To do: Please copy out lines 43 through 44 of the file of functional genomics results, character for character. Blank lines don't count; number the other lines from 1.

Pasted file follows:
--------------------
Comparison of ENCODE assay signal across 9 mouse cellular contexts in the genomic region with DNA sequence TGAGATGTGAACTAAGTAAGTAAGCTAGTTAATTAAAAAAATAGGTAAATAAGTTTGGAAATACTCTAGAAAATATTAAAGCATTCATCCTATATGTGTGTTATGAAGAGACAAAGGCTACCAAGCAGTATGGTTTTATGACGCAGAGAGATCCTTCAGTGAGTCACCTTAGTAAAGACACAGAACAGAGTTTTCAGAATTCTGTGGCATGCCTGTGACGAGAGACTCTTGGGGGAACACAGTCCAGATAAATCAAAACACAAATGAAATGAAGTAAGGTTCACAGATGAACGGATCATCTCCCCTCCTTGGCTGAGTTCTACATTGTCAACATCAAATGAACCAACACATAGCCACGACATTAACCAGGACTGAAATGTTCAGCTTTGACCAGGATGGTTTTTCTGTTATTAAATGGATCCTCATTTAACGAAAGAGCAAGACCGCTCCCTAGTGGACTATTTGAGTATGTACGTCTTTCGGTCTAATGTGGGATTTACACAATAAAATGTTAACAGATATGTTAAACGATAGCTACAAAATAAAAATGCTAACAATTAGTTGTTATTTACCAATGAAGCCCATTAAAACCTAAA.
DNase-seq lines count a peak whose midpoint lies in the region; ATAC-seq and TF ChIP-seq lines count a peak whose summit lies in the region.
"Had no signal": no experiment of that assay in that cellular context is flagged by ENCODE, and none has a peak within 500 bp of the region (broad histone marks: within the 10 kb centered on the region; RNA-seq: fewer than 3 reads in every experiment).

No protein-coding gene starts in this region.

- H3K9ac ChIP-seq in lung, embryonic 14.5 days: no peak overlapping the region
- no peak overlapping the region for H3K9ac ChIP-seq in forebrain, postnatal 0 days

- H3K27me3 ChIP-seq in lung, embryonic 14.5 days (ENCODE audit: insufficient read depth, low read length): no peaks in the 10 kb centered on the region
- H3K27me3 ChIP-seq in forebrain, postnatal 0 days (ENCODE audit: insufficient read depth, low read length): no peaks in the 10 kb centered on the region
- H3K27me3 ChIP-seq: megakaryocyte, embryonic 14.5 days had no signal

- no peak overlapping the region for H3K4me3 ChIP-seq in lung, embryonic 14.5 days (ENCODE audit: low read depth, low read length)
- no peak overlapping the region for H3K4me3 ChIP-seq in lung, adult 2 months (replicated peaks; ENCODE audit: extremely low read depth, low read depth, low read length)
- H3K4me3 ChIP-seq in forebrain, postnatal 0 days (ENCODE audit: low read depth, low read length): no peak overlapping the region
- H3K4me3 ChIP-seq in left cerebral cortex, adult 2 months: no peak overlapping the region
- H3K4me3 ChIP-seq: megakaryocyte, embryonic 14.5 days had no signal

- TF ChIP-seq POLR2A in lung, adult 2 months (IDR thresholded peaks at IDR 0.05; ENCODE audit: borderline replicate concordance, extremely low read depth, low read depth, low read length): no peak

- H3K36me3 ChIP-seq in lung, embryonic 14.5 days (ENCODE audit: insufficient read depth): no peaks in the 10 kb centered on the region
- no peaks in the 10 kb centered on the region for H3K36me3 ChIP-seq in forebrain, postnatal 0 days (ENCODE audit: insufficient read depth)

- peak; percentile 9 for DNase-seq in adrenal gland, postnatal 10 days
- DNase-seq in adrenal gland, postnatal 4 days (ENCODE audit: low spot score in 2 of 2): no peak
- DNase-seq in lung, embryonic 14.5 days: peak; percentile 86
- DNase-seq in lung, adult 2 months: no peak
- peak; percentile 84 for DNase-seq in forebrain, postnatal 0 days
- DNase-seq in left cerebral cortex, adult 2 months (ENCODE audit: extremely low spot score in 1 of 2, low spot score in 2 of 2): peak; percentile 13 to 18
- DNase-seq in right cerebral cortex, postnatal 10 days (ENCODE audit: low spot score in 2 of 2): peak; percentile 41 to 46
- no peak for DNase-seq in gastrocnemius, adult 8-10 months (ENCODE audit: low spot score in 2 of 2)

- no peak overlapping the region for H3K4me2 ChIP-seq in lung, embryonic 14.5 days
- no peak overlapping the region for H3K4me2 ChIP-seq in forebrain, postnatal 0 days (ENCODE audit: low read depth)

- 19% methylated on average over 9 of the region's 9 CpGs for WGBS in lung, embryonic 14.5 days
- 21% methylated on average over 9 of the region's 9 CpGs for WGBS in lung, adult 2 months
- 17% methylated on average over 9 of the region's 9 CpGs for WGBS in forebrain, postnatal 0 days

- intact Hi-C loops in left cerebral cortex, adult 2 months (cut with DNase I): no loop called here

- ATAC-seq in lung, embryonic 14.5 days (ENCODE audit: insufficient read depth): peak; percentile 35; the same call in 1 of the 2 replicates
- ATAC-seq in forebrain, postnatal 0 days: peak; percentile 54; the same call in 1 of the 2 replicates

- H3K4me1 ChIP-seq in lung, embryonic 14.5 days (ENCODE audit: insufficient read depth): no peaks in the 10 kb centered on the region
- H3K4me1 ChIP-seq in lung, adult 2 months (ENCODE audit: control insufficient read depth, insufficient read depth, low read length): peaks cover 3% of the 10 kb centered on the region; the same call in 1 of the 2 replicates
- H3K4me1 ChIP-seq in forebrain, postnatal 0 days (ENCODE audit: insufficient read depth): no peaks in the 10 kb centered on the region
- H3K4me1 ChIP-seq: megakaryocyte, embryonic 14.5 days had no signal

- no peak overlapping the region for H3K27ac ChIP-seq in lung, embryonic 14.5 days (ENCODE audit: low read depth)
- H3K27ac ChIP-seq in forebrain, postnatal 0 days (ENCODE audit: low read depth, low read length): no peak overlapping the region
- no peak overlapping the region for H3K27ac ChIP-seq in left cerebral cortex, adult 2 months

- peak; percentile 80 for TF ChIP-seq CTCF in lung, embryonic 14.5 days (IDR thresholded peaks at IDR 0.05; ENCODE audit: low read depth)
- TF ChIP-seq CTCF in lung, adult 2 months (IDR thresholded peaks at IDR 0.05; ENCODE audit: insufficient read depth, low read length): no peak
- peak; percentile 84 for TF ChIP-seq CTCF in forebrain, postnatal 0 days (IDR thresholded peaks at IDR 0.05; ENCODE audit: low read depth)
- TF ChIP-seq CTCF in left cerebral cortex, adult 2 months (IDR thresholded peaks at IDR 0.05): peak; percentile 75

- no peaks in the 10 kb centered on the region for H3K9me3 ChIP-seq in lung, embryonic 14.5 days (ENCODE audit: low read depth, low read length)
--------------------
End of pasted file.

- peak; percentile 84 for TF ChIP-seq CTCF in forebrain, postnatal 0 days (IDR thresholded peaks at IDR 0.05; ENCODE audit: low read depth)
- TF ChIP-seq CTCF in left cerebral cortex, adult 2 months (IDR thresholded peaks at IDR 0.05): peak; percentile 75